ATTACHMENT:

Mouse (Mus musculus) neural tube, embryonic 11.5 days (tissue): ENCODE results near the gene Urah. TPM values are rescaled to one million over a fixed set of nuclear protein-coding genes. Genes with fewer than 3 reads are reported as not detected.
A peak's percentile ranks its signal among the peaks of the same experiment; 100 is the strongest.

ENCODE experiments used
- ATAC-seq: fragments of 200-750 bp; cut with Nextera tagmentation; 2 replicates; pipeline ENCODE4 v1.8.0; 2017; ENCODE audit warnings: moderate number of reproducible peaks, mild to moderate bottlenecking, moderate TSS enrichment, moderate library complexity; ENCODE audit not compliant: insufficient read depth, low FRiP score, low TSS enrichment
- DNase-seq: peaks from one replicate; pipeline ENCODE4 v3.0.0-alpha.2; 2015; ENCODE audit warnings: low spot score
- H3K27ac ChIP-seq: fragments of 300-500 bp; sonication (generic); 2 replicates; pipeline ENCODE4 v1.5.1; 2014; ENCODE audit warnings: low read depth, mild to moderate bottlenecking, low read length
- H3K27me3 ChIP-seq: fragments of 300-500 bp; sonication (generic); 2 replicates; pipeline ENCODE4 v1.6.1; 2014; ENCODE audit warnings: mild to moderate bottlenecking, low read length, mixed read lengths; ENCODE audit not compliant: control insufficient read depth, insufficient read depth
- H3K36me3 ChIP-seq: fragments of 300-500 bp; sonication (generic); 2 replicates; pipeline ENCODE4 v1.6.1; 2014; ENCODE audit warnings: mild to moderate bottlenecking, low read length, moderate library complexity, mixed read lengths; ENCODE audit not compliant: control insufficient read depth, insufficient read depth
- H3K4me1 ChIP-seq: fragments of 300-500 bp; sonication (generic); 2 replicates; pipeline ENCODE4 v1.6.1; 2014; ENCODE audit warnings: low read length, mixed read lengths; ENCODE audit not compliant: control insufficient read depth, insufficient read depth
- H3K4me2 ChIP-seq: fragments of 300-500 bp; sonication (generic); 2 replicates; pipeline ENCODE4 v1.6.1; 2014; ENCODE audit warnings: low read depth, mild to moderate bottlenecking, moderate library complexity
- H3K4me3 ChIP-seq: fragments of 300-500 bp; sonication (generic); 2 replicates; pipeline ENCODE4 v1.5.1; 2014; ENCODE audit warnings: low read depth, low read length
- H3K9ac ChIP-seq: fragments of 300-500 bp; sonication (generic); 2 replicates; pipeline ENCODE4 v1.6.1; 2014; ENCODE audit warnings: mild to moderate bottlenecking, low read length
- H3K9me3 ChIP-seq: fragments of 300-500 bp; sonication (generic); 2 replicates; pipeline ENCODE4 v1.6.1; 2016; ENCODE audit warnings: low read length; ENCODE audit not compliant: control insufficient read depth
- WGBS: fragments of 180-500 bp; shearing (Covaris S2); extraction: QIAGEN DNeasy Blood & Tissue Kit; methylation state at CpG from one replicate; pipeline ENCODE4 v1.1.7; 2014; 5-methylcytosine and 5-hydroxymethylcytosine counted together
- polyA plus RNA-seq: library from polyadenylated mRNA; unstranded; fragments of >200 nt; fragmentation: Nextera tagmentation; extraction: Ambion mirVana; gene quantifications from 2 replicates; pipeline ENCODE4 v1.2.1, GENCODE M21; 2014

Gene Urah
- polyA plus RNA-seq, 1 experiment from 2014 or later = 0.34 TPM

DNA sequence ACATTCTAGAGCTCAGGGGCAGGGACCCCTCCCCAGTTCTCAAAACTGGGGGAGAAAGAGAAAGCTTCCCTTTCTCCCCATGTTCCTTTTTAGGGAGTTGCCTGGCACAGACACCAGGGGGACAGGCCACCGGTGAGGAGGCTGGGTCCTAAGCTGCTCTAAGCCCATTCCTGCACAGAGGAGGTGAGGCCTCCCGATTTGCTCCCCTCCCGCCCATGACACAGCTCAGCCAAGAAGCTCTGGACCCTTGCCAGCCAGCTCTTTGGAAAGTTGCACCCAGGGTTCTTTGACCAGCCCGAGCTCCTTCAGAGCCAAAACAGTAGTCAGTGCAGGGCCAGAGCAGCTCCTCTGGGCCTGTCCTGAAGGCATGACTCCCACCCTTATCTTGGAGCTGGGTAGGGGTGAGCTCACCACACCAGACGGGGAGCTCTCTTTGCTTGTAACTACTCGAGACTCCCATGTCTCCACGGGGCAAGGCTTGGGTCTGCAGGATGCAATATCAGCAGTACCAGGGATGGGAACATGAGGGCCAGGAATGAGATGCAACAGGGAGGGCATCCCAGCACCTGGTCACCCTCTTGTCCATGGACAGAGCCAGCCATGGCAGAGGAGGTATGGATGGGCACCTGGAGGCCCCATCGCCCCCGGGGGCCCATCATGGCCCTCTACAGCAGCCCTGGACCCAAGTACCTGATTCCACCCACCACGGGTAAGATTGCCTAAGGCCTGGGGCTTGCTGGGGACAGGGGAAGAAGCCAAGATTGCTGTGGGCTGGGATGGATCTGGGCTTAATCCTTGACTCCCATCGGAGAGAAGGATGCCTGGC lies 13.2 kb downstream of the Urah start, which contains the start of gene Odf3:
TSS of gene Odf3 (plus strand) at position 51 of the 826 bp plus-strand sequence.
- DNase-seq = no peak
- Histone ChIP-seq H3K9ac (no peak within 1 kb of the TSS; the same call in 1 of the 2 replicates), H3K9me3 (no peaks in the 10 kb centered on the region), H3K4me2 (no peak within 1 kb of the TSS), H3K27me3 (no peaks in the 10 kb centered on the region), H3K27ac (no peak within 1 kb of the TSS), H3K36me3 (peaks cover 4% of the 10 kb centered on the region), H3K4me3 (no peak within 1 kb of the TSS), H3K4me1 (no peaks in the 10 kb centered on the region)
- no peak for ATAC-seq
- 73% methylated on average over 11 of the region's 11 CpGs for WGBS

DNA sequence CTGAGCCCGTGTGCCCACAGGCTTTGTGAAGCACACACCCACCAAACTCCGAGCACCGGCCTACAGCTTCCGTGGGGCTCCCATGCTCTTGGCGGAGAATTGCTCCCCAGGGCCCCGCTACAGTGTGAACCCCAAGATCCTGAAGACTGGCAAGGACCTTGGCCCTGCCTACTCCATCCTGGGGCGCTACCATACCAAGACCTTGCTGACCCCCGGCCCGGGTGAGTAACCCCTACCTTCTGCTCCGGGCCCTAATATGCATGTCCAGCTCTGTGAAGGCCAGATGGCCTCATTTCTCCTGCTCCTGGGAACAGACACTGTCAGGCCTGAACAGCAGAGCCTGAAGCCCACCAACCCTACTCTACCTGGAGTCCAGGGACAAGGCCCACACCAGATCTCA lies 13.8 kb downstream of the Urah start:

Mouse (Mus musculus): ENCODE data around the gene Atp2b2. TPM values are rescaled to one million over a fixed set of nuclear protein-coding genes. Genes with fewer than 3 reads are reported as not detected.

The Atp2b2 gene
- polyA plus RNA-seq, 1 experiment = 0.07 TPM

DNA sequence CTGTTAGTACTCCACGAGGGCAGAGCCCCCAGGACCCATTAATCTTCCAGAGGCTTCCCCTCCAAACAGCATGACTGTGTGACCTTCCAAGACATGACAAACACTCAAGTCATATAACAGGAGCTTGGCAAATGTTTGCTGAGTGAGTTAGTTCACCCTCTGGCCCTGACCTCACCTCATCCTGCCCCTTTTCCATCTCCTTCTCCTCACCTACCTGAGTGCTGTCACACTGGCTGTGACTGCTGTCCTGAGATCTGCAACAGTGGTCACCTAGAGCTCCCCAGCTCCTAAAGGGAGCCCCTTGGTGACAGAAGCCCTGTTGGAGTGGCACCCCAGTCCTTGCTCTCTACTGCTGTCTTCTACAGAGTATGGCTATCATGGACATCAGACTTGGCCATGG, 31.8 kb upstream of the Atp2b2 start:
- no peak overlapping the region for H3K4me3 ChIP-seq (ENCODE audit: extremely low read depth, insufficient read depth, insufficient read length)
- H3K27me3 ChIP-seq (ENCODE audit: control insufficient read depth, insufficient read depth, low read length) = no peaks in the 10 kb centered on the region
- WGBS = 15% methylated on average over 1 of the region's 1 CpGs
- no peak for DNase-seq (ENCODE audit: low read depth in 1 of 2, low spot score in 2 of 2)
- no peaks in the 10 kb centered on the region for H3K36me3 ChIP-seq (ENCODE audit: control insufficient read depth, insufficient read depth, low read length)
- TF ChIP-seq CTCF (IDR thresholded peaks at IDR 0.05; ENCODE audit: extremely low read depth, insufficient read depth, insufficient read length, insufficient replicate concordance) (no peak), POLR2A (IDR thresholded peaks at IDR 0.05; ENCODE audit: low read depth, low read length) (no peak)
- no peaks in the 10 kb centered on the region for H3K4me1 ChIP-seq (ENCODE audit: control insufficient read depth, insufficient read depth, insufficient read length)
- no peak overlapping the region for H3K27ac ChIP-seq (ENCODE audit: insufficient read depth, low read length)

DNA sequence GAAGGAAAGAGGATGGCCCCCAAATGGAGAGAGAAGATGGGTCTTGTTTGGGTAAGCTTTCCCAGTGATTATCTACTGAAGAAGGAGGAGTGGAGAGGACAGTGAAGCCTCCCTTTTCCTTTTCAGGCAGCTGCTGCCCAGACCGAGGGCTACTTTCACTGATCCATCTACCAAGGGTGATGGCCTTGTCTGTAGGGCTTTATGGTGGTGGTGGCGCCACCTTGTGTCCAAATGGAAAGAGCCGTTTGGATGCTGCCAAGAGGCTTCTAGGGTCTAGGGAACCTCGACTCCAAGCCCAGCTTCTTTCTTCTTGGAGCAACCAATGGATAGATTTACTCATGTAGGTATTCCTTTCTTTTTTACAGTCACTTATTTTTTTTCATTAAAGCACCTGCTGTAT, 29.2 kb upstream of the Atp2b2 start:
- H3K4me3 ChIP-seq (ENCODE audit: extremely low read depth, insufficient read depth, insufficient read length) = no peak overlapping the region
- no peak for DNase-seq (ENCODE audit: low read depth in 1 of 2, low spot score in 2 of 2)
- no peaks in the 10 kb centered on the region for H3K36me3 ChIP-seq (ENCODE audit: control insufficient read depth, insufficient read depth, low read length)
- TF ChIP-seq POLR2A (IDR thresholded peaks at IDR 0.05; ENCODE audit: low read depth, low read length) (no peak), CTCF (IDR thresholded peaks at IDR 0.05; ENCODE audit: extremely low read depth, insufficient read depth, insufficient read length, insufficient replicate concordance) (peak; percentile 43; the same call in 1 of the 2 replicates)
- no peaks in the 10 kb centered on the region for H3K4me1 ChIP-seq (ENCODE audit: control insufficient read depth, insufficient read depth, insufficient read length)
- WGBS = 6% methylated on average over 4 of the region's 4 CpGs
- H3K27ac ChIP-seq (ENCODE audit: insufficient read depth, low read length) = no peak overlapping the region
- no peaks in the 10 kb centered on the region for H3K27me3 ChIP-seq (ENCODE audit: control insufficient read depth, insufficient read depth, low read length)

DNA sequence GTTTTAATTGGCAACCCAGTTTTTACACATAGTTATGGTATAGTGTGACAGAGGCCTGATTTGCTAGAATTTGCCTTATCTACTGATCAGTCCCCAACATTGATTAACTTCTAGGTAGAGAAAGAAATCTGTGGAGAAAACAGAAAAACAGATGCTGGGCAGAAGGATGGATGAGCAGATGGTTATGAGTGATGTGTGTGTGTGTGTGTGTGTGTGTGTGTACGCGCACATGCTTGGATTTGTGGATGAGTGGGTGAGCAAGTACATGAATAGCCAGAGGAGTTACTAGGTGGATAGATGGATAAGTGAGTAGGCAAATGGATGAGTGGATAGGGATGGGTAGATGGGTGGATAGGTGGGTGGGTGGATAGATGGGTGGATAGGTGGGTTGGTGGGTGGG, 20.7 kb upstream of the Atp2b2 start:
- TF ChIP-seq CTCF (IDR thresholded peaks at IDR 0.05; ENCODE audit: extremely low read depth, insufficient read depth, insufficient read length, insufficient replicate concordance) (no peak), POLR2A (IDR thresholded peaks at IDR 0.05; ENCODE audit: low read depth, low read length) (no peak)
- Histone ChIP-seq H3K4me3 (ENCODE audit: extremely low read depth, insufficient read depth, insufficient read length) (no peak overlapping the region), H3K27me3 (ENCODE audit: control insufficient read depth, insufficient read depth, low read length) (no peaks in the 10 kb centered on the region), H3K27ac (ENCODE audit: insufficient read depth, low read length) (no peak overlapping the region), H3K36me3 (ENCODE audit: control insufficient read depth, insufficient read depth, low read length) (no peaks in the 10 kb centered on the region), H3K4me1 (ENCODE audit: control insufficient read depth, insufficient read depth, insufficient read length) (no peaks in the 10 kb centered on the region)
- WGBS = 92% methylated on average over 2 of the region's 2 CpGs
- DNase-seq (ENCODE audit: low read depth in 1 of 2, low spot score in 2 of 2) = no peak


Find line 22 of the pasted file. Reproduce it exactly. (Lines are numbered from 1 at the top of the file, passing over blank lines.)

- no peak for ATAC-seq